Staying out late and going to bed after the sun has been up, that I can do. I pay for it dearly for a few days after, but it’s easier to achieve. Waking up early, getting out of a warm bed that’s as hard as digging a ditch in concrete with a plastic spork.
Was I overdramatic? Sure.
The point is I’m not a morning person.
Neither were Eric, Sean, or Ben.
So four grown men cut a night short, a sleep shorter, and stood waiting by a pick-up truck we had been smart enough to load up the night before. I’m sure there were hunters who got up earlier or people who had to commute, but this was early for us.
I didn’t drink any of the coffee Sean brought, mainly because on an empty stomach coffee is not my friend. There was too much to do today to spend it on a porcelain bowl or Nature’s equivalent.
Perhaps it was only ten minutes that we had stood waiting, unable to start anything close to small talk, but it felt like forever. Two yellow headlights started bouncing down the road and turned into the parking lot we’d all agreed to meet in. It was our
Shelley was as butch as they come. She had that miniature linebacker frame and all the gusto to prove the fight wasn’t miniature. Conversations with her were like taking to a high school football player after a playoff victory. She slung herself out of her pick up like the after party was about to get started.
“Good Morning, Gentlemen.” She was all smiles and stunk of coffee and energy. “Truck packed?”
There were mostly nods but I think Ben had mustered an audible affirmation. She gave us the rundown again, covering all the bases asking for short responses and then dictated the order of our caravan. We were going to head west, essentially attempting to delay the rise of the sun.
We had to be finished before the sunset, so the plan to head away from where the sun rose made a lot of sense. Of course this early in the morning, if it was even morning, everything makes sense. The brain is dimly lit and doesn’t do too much arguing. There was only one thing my brain had been concerned with, and that was the death of a warm bed. It had lost and now it would accept whatever until it could find a new bed.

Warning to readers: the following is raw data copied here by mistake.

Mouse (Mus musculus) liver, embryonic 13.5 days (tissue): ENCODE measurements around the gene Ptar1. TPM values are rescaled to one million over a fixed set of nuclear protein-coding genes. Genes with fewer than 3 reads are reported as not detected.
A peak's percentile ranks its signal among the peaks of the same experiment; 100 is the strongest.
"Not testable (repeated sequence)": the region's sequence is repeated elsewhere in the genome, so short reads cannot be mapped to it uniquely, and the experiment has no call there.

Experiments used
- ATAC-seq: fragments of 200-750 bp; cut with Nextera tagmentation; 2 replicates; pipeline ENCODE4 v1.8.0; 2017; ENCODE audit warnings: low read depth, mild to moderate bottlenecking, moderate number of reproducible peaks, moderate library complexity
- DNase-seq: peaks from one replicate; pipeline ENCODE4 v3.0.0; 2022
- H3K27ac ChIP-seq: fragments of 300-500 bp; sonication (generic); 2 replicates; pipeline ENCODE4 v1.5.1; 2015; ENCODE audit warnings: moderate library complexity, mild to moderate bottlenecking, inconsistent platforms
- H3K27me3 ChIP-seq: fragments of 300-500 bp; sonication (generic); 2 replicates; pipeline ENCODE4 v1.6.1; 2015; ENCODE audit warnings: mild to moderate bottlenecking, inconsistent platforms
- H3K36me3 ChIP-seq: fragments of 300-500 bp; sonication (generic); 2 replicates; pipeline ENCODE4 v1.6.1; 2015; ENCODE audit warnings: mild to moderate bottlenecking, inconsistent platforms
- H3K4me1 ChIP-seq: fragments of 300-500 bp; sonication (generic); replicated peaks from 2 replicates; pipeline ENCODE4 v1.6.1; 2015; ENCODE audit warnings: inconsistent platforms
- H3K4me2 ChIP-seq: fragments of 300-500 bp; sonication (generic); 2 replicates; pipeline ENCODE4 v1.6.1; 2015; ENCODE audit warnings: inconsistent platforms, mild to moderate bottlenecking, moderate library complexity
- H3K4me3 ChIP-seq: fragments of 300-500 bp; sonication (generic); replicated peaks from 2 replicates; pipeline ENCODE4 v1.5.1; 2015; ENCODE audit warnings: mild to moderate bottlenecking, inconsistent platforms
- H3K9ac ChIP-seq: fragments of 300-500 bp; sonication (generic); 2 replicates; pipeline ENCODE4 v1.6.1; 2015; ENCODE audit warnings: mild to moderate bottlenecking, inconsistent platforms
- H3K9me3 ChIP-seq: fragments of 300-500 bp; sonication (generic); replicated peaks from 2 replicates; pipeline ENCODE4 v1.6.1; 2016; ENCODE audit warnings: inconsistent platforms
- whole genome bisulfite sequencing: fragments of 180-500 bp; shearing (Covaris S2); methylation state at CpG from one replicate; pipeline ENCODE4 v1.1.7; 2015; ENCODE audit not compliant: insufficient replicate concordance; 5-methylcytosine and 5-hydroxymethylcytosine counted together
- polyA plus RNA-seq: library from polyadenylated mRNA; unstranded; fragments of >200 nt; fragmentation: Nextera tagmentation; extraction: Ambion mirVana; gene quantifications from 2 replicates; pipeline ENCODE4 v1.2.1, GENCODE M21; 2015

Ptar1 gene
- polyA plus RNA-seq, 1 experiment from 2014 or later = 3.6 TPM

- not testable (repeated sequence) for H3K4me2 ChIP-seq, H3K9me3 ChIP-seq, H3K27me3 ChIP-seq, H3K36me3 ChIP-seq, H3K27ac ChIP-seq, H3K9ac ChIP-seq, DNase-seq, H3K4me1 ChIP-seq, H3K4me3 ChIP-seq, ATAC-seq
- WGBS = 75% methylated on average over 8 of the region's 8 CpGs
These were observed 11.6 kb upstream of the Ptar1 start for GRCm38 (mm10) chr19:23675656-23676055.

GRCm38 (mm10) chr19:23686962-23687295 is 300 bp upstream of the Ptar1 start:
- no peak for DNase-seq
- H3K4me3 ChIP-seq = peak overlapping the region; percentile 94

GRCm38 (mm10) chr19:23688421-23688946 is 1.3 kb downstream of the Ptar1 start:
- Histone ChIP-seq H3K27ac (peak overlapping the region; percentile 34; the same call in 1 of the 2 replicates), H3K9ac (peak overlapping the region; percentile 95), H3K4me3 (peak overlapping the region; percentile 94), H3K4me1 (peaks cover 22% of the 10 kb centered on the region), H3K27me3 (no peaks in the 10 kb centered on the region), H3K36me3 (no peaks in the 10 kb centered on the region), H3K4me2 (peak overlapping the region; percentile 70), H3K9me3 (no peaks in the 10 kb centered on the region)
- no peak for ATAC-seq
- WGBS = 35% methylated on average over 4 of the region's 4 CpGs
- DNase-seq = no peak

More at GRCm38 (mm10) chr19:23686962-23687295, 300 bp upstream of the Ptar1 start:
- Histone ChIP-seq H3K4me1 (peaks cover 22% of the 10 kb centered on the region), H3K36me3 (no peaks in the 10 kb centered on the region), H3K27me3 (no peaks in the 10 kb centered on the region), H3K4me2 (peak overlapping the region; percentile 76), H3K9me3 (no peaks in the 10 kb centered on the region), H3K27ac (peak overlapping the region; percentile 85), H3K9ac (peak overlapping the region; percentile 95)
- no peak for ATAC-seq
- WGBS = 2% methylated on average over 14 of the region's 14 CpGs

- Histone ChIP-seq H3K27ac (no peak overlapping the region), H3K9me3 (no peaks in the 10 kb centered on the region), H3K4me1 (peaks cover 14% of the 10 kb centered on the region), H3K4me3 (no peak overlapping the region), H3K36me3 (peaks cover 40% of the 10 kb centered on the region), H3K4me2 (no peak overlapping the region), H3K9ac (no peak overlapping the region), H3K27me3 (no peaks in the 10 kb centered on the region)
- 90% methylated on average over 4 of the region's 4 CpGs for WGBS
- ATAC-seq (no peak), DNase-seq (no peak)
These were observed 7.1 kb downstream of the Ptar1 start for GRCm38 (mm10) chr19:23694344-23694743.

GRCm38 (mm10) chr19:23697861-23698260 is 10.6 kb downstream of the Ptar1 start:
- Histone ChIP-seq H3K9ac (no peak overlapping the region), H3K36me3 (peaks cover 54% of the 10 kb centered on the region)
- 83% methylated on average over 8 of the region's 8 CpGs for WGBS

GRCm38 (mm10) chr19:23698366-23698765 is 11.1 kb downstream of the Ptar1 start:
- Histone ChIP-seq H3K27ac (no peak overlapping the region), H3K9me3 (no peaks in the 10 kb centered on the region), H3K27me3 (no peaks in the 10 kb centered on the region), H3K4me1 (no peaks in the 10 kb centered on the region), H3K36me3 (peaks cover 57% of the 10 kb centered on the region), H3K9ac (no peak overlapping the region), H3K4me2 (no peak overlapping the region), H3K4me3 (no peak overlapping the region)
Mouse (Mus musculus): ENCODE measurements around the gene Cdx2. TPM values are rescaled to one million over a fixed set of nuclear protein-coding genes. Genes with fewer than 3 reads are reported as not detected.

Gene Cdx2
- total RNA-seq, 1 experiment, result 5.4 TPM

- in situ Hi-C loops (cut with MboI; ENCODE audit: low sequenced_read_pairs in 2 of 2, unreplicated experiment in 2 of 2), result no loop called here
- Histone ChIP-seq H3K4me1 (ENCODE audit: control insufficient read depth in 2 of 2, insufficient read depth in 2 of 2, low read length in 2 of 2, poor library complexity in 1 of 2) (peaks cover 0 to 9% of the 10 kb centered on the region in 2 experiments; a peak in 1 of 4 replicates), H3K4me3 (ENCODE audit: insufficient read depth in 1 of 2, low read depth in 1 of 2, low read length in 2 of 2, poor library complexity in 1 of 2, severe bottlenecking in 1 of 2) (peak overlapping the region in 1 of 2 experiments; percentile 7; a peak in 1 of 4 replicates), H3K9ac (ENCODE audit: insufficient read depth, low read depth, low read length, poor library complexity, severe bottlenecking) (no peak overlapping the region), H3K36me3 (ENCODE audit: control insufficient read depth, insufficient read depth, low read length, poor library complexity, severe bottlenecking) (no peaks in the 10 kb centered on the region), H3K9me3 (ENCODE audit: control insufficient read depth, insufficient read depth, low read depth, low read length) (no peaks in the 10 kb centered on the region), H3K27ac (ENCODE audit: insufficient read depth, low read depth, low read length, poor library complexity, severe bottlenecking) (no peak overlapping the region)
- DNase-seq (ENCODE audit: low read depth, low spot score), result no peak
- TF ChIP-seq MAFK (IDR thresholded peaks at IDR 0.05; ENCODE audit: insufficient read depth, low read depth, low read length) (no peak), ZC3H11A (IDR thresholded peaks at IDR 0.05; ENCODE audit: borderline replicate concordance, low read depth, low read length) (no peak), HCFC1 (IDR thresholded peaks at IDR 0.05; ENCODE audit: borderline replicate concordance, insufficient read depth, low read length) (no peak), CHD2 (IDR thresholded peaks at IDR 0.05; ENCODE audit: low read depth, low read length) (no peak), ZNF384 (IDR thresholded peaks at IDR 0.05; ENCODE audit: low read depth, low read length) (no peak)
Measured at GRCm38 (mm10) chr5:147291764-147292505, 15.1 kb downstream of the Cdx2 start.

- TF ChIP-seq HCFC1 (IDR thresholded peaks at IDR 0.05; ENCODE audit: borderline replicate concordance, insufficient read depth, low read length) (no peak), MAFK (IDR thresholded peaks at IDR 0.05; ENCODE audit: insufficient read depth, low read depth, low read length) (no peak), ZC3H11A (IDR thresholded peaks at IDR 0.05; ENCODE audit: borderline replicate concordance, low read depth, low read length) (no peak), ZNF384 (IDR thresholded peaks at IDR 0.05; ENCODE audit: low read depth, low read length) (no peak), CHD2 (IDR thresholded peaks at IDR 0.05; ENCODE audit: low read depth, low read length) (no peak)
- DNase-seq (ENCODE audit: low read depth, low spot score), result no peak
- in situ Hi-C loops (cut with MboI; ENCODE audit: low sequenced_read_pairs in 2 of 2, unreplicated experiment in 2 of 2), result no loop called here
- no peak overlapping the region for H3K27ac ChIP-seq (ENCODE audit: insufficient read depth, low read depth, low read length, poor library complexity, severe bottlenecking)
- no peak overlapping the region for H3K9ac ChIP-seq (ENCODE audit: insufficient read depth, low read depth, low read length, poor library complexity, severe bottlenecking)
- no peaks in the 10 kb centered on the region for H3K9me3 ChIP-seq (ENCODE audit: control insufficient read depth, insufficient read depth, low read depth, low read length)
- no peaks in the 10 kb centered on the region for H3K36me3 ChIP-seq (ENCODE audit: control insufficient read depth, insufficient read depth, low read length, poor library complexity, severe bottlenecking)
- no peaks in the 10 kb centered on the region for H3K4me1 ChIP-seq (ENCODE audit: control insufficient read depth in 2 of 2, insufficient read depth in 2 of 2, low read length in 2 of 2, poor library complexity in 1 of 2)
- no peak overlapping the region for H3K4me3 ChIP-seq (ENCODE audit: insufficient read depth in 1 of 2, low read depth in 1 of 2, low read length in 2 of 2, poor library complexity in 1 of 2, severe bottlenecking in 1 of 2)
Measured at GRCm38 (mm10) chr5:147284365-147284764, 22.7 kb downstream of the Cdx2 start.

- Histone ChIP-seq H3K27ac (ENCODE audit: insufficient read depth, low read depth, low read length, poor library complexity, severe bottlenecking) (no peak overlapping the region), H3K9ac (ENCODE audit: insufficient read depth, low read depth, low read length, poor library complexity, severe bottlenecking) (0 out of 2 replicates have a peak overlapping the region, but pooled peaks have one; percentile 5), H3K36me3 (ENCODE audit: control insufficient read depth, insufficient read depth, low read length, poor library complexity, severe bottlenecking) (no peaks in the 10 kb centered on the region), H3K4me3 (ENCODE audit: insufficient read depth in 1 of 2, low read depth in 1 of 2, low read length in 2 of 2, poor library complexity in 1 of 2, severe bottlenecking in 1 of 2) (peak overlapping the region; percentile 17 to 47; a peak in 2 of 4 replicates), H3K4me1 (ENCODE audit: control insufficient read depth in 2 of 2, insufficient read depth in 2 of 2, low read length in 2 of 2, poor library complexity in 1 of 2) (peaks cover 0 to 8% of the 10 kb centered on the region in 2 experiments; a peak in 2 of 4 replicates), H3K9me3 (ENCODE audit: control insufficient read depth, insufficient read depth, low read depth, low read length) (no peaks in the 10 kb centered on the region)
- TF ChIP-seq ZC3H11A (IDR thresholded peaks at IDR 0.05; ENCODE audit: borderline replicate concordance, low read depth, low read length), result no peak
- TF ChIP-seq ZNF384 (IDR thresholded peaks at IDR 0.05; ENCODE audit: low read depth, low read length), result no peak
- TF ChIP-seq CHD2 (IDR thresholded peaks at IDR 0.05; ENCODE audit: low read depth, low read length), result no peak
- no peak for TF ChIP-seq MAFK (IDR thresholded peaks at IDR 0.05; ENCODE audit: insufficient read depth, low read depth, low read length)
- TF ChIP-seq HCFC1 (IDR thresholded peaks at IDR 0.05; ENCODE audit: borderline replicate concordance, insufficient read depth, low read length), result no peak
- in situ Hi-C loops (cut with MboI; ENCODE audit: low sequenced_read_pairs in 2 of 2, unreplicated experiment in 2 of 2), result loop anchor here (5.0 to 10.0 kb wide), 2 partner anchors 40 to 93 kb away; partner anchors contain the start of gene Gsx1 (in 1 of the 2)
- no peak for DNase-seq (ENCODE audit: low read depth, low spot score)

“Ted, you awake enough to drive?” Shelley asked.
My eyebrows answered before my mouth betrayed me.
I climbed into Shelley’s truck and all around was the smell of coffee and even the steam that came with it. The seats were warm and a country music station was just getting started playing the same six songs for the day. It was a new day. Most people forget we start and end a day sleeping and some of us don’t go to sleep until a day has ended. Used to be I could stay up and around midnight was when I finally knew how I was going to spend my night. Now reaching midnight on a night when I had nothing to do felt like a triumph. Like I beat my body’s age. After today I probably wouldn’t see midnight for a year. Sleep catches up to me.
For a few miles I knew where I was driving. Shelley sat beside me ready to navigate. Maybe she’d overdosed on caffeine. Her leg was just itching to get to work. I was too tired to reach over and restrain it. I knew what we were going to be doing had to be done. I even wanted to get it done as soon as possible and would’ve gladly worked all yesterday and into the night if that were possible.
But these things don’t operate on my sleep schedule. They operate on Shelley’s. They are the morning people.
Or will be.
We had to wait until the day before a full moon. These things are born under full moon light like werewolves. By morning the next day they are waking up everyone. Ruining all our warm beds. It was hard for me to think about something worse than Shelley’s lucidness at the moment. But these things were far worse. They didn’t even have the decency to be friendly about the whole ordeal and they certainly didn’t bring a box of doughnuts, which I’d just noticed on the dash and started to crave.
I didn’t take one because I thought it was rude to do until I was offered. Something had happened to the world I was born into. It changed. And for whatever reason we were getting along. Doing what was needed. I’m still shocked and that shock is sometimes enough caffeine for me. Just trying to remember what it used to be like before we had a common enemy.
I would’ve avoided Shelley at all costs and not for the fact that she was a morning person, but because she is a bitch. In the old world I would’ve been petty or at the very least talked behind her back if we worked for the same people. Here and now, I understand she has a purpose. The world is simpler; the sense of urgency, the sense of responsibility is felt, seen and heard. I know why I have to do the things I do. Before I couldn’t understand where my tax money went. I couldn’t understand why I had to start work everyday at the same time and lose the best parts of some of the most beautiful spring and fall days this earth has ever known.
Now, throwing away a Saturday made sense.
It meant I could enjoy those beautiful weekdays. It’s amazing how many there are and how many I must’ve missed.
It took the world ending.